People have been building on the Khor Virap site since the 6th century CE. Most of what you see today, including the main church, Surp Astvatsatsin Church dates back to the 17th century. The most important site for pilgrims and tourists alike however, is the tight and narrow ladder that leads down into a tiny pit next to the church. This is where the legend of Christian Armenia was born.
The story goes that the Armenian king, Trdat III, who ruled the region in the 3rd century CE, was angered by his assistant Gregory’s preaching of the christian religion and had him thrown in prison for twelve years. It is believed that we was imprisoned in the very small pit that you visit at the site today. After twelve years of torturing his assistant, the king was cursed with madness which was eventually cured by Gregory. Stunned beyond belief, King Trdat freed Gregory and declared Christianity the religion of his kingdom. Whether the story is true or not, King Trdat did establish the world’s first Christian state and Khor Virap signifies the very origin of that concept. Gregory is now a saint known as St. Gregory the Illuminator.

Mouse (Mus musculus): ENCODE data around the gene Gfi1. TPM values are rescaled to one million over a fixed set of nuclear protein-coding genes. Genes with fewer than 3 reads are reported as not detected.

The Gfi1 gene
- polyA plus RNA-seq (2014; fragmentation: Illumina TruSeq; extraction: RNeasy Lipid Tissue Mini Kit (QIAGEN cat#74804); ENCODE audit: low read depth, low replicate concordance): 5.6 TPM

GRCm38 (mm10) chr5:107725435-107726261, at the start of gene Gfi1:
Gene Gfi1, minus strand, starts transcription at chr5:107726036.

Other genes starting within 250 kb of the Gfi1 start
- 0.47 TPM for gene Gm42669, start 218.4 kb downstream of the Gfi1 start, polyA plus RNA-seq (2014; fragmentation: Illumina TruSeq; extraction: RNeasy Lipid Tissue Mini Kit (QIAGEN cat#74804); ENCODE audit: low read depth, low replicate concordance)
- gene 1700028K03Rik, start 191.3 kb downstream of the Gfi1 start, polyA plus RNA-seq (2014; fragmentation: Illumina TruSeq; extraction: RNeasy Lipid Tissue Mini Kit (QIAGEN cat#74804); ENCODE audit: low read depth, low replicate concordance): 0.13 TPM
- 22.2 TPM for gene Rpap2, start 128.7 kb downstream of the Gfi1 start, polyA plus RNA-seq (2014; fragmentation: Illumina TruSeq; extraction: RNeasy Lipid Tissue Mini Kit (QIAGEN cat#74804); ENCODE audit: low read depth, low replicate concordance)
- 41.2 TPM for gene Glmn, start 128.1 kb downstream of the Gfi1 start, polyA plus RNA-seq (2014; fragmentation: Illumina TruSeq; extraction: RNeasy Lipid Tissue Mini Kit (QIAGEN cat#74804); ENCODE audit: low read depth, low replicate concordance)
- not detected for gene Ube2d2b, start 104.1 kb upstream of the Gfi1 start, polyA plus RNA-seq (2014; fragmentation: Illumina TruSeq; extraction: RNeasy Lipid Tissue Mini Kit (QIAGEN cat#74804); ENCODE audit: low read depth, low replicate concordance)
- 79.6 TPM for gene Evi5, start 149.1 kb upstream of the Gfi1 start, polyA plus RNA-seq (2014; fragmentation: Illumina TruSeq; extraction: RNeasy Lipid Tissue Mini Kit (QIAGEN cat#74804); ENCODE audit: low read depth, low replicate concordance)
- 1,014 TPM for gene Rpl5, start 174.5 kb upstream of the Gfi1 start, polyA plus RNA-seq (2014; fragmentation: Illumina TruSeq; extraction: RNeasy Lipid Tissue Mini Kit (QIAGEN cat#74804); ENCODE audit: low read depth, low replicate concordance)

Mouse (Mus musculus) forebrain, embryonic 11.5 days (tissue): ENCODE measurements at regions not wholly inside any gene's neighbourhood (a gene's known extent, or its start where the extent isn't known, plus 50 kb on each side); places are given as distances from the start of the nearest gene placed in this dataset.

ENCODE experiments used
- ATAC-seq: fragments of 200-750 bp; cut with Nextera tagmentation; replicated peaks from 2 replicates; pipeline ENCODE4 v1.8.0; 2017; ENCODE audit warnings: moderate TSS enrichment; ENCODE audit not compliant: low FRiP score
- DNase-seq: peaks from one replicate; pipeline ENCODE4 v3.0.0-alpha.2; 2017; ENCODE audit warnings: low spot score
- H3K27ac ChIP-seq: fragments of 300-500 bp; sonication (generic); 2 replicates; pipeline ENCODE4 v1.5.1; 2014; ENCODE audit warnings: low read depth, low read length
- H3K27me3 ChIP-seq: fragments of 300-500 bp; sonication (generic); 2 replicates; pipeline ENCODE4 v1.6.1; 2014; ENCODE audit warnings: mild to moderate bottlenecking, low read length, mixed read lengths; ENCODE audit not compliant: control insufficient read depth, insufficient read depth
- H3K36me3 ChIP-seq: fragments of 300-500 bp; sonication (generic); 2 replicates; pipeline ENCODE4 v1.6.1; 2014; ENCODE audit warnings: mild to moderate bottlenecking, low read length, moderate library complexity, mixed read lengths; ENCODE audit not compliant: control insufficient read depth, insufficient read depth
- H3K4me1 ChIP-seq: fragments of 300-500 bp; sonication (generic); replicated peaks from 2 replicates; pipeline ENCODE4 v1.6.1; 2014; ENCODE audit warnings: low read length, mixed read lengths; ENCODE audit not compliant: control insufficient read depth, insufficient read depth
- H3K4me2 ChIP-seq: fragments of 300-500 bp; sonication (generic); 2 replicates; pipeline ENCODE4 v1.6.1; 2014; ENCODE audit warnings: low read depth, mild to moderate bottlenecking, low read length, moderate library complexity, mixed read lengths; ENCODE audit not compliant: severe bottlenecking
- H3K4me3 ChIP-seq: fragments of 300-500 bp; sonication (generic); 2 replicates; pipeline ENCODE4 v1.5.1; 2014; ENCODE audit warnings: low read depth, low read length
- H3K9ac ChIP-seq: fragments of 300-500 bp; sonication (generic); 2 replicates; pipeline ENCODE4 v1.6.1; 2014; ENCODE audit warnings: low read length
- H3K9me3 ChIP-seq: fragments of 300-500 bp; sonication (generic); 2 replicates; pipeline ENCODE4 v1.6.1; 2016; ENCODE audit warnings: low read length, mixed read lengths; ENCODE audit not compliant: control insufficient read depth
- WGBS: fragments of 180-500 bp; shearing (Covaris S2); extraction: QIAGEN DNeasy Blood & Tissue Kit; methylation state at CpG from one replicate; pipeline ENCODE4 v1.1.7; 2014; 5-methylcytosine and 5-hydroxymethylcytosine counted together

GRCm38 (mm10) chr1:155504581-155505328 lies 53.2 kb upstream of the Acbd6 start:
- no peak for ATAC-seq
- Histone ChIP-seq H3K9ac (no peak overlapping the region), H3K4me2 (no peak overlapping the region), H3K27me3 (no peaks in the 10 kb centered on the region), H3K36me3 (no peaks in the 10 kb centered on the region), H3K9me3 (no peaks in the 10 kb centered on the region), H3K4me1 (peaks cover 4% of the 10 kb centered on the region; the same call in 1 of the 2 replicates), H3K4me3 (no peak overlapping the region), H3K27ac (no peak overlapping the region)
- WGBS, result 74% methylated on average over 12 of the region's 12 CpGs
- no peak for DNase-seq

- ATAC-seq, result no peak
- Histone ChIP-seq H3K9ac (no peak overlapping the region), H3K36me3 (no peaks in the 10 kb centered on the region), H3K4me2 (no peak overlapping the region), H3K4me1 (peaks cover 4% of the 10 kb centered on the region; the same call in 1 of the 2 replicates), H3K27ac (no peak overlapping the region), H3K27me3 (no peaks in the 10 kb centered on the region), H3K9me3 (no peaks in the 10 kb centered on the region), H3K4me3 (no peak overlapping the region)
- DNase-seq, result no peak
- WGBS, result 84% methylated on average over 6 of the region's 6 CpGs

Getting There and Back
Khor Virap is just a one hour bus ride away from Yerevan. Buses leave from the station that is directly outside Sasuntsi Davit Metro station. Head out into the bus area and ask any driver you see to direct you to the bus to Khor Virap. Buses depart three times per day at 9am, 11am, and 2pm and costs 400AMD ($0.83). The bus will drop you off at the intersection where you will have to walk an additional kilometer and a half. Getting back is tricky as the bus doesn’t seem to have a consistent return through the area. We ended up flagging a random marshrutka to Artashat and then catching a bus back to Yerevan from there. If you go out to the intersection where the bus lets you off and there’s no transport don’t worry. There is always a taxi that will lurk by every once in a while and hitchhiking is always an option while in Armenia.